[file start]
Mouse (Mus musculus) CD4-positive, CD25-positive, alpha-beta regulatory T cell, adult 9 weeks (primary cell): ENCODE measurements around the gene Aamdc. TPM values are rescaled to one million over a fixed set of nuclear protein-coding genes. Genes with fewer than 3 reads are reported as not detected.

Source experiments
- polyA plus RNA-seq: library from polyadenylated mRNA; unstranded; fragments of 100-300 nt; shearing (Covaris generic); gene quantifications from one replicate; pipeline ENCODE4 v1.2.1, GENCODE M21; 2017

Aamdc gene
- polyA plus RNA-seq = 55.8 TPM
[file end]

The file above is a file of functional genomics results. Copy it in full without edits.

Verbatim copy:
Mouse (Mus musculus) CD4-positive, CD25-positive, alpha-beta regulatory T cell, adult 9 weeks (primary cell): ENCODE measurements around the gene Aamdc. TPM values are rescaled to one million over a fixed set of nuclear protein-coding genes. Genes with fewer than 3 reads are reported as not detected.

Source experiments
- polyA plus RNA-seq: library from polyadenylated mRNA; unstranded; fragments of 100-300 nt; shearing (Covaris generic); gene quantifications from one replicate; pipeline ENCODE4 v1.2.1, GENCODE M21; 2017

Aamdc gene
- polyA plus RNA-seq = 55.8 TPM